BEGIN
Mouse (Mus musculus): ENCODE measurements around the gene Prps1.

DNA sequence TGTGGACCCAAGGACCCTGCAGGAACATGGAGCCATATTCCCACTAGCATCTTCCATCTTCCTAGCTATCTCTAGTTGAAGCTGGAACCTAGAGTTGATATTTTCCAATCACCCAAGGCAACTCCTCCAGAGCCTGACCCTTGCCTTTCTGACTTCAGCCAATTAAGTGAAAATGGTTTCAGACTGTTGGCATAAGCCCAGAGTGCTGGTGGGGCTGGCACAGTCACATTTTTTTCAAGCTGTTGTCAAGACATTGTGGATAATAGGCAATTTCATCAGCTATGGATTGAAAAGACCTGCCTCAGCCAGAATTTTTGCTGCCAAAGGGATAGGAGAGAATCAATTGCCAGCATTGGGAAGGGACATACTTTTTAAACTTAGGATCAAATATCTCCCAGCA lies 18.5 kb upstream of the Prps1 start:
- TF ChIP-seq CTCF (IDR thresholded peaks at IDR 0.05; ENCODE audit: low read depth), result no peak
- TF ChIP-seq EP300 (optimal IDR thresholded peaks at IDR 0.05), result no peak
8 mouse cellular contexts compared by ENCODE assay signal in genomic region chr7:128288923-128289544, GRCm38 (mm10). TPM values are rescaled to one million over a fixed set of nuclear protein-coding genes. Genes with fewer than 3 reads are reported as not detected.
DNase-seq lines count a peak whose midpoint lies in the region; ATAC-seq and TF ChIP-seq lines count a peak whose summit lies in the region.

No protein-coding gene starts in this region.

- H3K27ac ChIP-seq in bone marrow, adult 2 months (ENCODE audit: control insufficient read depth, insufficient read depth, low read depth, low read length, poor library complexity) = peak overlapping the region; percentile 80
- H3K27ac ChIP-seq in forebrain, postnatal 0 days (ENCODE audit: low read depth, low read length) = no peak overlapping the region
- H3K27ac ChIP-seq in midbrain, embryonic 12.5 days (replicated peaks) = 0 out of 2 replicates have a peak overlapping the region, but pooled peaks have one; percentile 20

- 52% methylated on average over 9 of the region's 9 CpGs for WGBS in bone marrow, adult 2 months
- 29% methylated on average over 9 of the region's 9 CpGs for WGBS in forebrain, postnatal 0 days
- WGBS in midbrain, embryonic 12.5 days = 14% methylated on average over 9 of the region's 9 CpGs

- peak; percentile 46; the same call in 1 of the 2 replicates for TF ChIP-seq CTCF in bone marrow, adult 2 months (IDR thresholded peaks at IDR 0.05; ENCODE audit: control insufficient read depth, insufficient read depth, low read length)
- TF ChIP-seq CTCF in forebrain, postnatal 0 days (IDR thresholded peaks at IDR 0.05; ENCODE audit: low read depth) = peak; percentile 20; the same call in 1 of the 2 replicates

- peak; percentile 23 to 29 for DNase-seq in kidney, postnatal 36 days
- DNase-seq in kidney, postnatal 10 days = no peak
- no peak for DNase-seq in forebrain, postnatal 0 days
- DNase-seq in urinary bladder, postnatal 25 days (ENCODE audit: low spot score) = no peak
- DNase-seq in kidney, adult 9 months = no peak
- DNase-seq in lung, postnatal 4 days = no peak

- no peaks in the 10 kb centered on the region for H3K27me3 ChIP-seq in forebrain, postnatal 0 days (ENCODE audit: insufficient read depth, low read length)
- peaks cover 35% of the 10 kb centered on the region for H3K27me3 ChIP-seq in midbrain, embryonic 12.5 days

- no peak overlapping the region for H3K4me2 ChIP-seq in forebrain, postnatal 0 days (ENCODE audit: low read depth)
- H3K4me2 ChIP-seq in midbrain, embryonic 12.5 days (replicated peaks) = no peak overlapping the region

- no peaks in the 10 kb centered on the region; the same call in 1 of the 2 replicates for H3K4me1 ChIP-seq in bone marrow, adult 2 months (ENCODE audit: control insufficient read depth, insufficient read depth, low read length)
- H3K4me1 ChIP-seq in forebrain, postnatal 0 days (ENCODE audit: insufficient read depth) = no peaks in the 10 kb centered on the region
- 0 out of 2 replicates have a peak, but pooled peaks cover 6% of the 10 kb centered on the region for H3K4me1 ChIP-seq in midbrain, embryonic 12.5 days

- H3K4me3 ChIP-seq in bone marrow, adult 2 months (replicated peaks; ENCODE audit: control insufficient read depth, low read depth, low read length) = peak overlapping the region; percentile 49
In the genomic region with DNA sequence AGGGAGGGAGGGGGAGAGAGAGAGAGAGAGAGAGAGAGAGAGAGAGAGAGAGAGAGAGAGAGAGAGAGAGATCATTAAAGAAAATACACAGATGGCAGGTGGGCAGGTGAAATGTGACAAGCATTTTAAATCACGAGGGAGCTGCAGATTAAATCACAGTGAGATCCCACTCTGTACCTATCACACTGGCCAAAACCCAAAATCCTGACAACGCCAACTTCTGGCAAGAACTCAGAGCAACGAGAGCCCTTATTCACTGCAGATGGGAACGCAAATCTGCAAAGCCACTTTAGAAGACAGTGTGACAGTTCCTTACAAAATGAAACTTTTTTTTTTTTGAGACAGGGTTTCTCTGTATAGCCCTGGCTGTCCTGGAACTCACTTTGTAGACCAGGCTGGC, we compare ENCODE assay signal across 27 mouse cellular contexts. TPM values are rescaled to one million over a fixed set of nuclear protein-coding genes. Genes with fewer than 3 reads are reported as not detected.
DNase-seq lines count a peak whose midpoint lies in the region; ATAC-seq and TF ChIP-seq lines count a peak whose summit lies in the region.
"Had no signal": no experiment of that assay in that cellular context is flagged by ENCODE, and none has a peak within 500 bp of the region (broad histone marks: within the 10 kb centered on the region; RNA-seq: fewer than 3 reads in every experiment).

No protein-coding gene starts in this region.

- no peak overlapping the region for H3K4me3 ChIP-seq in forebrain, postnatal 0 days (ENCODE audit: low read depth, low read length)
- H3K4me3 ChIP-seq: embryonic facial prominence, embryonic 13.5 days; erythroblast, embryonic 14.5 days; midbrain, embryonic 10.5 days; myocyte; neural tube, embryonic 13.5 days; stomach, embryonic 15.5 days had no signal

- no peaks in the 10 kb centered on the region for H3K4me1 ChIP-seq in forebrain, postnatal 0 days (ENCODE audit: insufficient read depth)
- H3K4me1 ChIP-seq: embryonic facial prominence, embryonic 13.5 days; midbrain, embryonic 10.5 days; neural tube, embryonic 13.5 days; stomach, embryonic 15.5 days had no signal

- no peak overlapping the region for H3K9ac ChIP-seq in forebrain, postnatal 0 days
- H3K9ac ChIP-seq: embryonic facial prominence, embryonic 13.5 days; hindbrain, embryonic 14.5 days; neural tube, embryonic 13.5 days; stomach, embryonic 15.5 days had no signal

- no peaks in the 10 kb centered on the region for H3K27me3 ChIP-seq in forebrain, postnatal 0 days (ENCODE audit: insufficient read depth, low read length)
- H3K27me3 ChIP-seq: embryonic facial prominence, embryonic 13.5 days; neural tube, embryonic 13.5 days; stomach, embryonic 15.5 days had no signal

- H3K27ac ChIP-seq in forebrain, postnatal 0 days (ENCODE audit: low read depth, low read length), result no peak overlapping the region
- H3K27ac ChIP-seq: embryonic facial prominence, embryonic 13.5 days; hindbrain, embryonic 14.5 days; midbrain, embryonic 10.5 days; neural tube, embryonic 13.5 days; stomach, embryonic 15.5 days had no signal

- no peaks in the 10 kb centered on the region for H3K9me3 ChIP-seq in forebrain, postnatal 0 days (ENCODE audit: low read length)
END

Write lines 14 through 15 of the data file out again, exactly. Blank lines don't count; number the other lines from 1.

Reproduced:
- peak; percentile 46; the same call in 1 of the 2 replicates for TF ChIP-seq CTCF in bone marrow, adult 2 months (IDR thresholded peaks at IDR 0.05; ENCODE audit: control insufficient read depth, insufficient read depth, low read length)
- TF ChIP-seq CTCF in forebrain, postnatal 0 days (IDR thresholded peaks at IDR 0.05; ENCODE audit: low read depth) = peak; percentile 20; the same call in 1 of the 2 replicates